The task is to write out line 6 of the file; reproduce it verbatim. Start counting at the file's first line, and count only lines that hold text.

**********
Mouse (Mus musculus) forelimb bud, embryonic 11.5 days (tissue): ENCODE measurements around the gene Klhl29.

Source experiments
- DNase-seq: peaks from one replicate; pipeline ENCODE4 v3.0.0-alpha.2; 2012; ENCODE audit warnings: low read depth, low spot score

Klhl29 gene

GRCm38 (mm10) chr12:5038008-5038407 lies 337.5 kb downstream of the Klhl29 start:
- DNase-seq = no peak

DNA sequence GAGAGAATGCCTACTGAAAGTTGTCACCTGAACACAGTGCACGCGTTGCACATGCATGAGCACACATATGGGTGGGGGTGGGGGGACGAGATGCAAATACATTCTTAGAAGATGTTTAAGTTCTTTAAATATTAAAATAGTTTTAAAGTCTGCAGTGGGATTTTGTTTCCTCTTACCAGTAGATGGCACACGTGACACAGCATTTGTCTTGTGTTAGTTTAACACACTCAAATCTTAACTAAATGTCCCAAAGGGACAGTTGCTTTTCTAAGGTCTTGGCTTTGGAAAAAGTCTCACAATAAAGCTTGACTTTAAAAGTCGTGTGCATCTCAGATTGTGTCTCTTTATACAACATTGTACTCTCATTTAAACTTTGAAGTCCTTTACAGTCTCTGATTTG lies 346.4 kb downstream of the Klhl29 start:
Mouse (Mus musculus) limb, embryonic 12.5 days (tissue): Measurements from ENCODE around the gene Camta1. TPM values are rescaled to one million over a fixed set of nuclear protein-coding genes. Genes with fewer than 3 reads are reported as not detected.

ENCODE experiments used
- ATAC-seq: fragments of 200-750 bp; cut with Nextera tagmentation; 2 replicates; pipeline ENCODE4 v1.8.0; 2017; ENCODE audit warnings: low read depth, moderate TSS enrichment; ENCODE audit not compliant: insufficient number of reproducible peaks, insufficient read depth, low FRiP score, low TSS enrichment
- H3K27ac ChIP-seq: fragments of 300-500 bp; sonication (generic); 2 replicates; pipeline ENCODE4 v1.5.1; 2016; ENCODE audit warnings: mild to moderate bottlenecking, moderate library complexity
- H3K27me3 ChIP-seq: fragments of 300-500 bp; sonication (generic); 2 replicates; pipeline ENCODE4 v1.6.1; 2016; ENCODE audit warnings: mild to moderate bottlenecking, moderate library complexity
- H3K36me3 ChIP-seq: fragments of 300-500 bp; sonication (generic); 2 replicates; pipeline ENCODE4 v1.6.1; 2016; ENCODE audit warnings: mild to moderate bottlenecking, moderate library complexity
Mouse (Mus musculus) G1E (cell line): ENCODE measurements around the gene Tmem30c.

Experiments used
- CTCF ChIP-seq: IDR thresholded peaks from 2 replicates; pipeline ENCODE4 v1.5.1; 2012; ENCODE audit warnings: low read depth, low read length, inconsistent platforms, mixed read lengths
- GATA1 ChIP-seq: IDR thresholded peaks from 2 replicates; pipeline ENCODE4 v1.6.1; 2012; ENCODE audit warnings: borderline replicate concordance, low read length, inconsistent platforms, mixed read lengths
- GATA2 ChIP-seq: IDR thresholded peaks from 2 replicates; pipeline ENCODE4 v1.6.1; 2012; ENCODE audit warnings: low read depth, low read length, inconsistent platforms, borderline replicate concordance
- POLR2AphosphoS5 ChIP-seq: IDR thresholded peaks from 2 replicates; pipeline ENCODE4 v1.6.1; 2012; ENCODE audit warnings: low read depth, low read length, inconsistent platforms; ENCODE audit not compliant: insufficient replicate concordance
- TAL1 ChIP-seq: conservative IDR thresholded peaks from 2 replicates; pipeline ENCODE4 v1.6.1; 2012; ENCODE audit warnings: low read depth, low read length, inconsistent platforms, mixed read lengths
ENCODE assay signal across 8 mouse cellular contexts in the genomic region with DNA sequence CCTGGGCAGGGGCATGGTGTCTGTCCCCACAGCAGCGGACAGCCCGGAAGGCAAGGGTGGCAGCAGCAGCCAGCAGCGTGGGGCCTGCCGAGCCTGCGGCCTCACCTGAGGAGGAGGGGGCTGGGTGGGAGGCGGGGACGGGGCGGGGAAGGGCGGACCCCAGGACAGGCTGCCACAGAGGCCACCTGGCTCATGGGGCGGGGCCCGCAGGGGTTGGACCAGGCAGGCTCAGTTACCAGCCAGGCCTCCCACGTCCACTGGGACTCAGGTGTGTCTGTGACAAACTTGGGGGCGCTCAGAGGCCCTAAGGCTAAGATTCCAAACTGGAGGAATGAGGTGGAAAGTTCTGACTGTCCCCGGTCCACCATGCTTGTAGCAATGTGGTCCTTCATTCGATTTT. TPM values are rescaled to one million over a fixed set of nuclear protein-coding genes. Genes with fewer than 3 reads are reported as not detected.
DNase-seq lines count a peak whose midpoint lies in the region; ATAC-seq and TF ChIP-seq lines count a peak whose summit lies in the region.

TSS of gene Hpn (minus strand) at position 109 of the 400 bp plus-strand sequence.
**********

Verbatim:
- DNase-seq = no peak